Energy Firm’s Troubles Deepen as Bond Listings Suspended
The woes of debt-ridden Kaidi Ecological and Environmental Technology Co. Ltd. deepened this week as the Shenzhen Stock Exchange announced that the listing of three of its bonds will be suspended from Friday, increasing the likelihood the securities will be kicked off the market.
Trading in the bonds has been halted for more than a year, but their listings are now at risk after the company, a unit of one of China’s biggest biomass power producers, logged losses for the last two years, according to a statement (link in Chinese) released Tuesday. The company lost 4.8 billion yuan ($698.4 million) in 2018 and 5.4 billion in 2017, according to its latest annual report.x
The announcement came a day after the listing of Kaidi Ecological’s shares was suspended because the company’s auditor, for the second year running, gave a “disclaimer of opinion” on its annual report, notifying shareholders it could not give an opinion on whether the financial statements were a fair representation of the company’s financial situation. Kaidi Ecological’s shares already have Special Treatment status, a tag given to firms in financial distress or with regulatory problems.
The Wuhan, Hubei province-based firm also revealed in a statement dated April 30 that it is being investigated by the China Securities Regulatory Commission for suspected violation of information disclosure laws and rules. The watchdog last month issued an official warning and meted out fines to 13 of the company’s former senior executives, including ex-chairwoman Li Linzhi, for delaying the release of the firm’s 2017 financial report beyond the statutory deadline.
The regulatory moves underscore the growing risks to the future of the company, a subsidiary of Sunshine Kaidi New Energy Group Co. Ltd. which has links to Lai Xiaoming, the disgraced former head of state-owned bad bank China Huarong Asset Management Co. Ltd.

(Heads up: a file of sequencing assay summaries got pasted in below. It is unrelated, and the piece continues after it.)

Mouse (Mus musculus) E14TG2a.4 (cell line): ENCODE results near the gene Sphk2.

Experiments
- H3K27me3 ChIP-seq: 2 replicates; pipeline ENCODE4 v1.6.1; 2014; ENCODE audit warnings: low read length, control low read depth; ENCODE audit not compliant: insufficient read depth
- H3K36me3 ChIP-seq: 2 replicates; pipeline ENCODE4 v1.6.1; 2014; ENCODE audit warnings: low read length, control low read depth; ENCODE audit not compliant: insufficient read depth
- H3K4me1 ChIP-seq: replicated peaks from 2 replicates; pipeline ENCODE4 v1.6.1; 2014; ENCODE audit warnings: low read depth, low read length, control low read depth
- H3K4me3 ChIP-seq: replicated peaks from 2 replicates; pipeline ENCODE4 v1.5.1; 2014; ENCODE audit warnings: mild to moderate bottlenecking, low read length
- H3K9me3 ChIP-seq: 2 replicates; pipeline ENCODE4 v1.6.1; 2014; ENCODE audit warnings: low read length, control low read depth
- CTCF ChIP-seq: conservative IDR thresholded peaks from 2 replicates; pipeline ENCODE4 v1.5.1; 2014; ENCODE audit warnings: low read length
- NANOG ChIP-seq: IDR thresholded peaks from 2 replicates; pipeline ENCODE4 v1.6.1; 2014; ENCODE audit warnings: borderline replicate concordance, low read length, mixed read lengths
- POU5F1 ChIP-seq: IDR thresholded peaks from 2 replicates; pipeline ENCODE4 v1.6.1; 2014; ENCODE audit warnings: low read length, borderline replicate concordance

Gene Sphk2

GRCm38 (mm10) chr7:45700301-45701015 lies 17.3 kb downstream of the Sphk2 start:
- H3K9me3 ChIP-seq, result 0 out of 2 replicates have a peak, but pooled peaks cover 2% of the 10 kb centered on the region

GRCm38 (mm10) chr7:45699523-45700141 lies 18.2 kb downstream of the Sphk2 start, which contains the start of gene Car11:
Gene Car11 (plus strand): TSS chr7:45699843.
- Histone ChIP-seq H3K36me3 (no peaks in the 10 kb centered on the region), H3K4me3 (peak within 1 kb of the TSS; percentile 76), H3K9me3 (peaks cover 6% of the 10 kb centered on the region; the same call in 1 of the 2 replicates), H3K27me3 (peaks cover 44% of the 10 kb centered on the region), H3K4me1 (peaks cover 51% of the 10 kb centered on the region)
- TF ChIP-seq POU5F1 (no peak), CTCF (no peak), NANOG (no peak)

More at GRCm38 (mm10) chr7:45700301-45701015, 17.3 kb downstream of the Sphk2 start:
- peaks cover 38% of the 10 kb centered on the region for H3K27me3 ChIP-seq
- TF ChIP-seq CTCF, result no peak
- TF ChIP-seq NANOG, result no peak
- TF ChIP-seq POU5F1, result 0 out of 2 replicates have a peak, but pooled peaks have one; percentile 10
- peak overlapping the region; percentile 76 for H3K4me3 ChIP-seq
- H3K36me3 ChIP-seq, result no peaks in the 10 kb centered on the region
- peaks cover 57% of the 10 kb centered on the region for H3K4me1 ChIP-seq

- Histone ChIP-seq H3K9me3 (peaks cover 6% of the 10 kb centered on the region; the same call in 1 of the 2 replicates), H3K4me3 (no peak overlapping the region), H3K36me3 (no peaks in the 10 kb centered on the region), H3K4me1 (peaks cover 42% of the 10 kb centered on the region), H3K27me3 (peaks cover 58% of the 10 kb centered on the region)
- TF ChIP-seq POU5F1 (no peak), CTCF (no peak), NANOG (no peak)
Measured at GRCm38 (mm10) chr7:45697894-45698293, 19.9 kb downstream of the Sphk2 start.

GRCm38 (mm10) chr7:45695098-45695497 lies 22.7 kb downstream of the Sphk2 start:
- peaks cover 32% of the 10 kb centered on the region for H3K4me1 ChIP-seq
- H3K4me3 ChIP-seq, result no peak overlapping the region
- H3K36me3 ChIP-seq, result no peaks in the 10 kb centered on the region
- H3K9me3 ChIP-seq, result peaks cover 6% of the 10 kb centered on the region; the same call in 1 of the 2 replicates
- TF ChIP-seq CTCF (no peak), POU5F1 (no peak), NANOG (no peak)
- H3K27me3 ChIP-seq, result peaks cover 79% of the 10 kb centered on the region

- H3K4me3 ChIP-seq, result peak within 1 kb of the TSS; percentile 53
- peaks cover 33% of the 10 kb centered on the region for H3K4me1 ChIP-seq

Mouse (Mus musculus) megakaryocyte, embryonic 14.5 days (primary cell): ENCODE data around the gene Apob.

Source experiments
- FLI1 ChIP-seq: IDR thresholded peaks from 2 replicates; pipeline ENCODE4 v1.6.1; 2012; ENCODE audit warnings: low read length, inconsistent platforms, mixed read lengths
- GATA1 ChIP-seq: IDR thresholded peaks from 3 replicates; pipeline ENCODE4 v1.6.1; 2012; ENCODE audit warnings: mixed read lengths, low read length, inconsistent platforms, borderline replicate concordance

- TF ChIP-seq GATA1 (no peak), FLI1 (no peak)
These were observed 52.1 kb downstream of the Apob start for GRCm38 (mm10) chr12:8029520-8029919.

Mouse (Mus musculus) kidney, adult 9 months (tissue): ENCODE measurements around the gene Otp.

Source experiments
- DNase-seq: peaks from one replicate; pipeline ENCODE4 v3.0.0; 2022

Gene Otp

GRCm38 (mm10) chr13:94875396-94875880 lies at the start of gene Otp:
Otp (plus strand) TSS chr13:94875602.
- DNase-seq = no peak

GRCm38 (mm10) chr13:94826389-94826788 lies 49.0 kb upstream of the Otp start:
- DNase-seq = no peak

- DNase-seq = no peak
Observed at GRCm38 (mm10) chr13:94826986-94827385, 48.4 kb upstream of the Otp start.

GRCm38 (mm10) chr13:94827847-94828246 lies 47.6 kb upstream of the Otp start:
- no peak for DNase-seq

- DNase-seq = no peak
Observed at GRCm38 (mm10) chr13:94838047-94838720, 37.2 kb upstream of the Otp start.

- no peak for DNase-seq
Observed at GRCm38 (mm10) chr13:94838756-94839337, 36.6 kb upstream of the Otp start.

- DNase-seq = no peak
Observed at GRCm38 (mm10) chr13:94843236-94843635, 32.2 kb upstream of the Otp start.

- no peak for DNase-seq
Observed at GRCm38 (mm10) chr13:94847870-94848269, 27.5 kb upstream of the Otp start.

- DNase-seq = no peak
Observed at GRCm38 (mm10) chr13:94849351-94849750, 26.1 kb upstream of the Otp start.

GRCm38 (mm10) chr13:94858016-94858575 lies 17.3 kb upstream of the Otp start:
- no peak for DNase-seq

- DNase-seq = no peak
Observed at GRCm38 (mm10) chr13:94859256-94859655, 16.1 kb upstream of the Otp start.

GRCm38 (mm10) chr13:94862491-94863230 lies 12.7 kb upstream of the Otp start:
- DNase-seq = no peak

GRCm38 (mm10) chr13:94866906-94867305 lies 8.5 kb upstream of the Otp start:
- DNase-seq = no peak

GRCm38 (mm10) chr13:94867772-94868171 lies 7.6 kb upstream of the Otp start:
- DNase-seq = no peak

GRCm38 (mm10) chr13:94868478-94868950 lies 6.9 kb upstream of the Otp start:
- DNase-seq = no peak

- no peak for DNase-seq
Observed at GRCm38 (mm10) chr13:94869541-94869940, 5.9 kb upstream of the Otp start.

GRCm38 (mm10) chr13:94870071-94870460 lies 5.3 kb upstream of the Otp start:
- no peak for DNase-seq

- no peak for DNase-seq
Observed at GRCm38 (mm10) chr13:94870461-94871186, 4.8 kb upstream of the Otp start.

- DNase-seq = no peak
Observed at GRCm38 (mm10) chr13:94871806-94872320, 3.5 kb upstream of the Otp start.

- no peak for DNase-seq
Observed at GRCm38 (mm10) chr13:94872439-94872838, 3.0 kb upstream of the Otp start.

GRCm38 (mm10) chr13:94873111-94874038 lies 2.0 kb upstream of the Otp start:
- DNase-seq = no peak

Kaidi Ecological sold the three bonds in 2016 to raise a combined 1.6 billion yuan ($232.8 million), but it had to pay relatively high interest rates of 6.1%, 6.7% and 7%. Trading in the bonds was suspended in March 2018, with a statement from Kaidi Ecological at the time citing “uncertainty” in unspecified “major issues.” In September that year, the company failed to pay interest due on two of the bonds citing “cashflow difficulties” and in December missed an interest payment on the third.
The company also failed to make a 698-million-yuan payment on a bond issued in 2011. By April 18, the firm had racked up 12.4 billion yuan in overdue debt, 17% more than its net assets of 10.6 billion yuan, according to its stock exchange filing (link in Chinese) last month.
Kaidi Ecological’s parent, Sunshine Kaidi, also headquartered in Wuhan, has a 29.08% holding in the listed company. It has debts of 24 billion yuan and has pledged most of its stake as collateral for loans. But those shares have been frozen by the courts following legal action by creditors, which means the brokerages that hold them cannot sell them. In September, Sunshine Kaidi put forward a restructuring proposal, which included a plan to swap 9 billion yuan of debt into equity and getting a cash injection of 7 billion yuan.
When it announced the listing suspension of its bonds, Kaidi Ecological said it aims to return to profit this year by taking measures including “actively pushing forward restructuring work to defuse the debt crisis with the backing of the government and other parties.”
Many local governments have offered support, including capital injections, to listed companies to tide them over their financial difficulties as part of last year’s stock market rescue campaign. But the Hubei and Wuhan governments have given little public indication that they will help Kaidi Ecological, whose fortunes are closely tied to Sunshine Kaidi and whose links with China Huarong Asset Management haven’t helped its cause.
Huarong has a 2.81% stake in Kaidi Ecological, according to its 2018 annual report, and was a shareholder in Sunshine Kaidi. Its chairman, Lai, was put under investigation in April last year for “serious violations of discipline,” a euphemism for corruption, before being formally arrested in November on a range of charges including embezzlement of public assets.
Contact reporter Fran Wang (firstname.lastname@example.org)
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